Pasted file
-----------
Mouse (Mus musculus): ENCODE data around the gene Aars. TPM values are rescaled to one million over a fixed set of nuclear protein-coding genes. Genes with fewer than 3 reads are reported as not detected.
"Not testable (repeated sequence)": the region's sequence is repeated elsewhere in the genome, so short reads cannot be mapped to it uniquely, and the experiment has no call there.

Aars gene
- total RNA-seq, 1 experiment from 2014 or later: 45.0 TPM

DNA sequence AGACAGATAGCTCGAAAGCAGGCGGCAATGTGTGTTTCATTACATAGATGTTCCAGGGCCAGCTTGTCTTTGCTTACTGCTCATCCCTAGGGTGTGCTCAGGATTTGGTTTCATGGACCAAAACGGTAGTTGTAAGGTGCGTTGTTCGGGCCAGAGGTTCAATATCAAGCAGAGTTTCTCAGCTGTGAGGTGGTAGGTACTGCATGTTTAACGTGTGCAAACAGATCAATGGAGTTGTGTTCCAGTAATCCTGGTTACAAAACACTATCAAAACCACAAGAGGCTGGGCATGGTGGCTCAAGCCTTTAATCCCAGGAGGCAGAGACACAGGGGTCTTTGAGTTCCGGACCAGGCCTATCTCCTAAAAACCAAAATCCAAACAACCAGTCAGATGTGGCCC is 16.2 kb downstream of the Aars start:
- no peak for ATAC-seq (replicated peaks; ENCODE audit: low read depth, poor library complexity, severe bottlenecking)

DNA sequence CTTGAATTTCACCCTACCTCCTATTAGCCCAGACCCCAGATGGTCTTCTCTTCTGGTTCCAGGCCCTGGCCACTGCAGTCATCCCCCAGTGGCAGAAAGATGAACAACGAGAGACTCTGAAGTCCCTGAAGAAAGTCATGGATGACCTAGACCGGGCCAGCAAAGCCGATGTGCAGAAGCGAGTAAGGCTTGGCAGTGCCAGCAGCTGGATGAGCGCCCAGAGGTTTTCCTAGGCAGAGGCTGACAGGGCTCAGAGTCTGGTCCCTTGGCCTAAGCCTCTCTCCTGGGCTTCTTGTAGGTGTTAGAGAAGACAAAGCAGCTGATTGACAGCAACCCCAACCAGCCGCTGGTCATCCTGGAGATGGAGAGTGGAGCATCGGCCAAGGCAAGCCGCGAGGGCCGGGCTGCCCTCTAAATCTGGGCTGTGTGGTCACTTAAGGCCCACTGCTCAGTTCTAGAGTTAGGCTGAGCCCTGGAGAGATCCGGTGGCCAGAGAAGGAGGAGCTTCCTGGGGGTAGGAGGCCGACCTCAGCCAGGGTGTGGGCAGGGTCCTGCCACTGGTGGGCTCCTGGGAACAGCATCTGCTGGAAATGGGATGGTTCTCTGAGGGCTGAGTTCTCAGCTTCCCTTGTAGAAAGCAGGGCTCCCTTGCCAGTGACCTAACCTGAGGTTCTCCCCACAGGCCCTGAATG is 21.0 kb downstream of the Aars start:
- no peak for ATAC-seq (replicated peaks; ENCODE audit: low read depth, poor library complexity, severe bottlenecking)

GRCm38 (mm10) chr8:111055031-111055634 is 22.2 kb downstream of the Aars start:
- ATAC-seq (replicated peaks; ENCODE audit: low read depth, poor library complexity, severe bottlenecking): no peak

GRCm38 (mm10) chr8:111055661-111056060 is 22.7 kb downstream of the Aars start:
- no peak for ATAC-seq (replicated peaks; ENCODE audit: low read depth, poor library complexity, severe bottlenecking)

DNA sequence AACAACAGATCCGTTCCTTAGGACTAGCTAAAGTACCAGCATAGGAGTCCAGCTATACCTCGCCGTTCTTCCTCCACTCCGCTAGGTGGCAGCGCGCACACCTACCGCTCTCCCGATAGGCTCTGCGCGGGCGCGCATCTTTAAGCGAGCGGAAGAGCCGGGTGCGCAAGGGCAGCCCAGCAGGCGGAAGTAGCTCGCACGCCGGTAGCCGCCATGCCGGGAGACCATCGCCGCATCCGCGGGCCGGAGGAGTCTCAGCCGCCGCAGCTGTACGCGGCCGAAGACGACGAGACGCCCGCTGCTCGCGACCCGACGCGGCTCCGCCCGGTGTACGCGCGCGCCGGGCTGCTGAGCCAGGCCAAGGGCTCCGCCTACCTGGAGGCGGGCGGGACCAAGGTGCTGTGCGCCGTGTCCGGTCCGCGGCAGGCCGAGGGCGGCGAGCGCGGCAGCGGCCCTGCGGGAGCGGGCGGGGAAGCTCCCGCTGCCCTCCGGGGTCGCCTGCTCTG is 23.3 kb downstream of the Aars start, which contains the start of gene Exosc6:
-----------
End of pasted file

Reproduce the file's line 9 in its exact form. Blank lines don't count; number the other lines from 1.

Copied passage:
GRCm38 (mm10) chr8:111055031-111055634 is 22.2 kb downstream of the Aars start: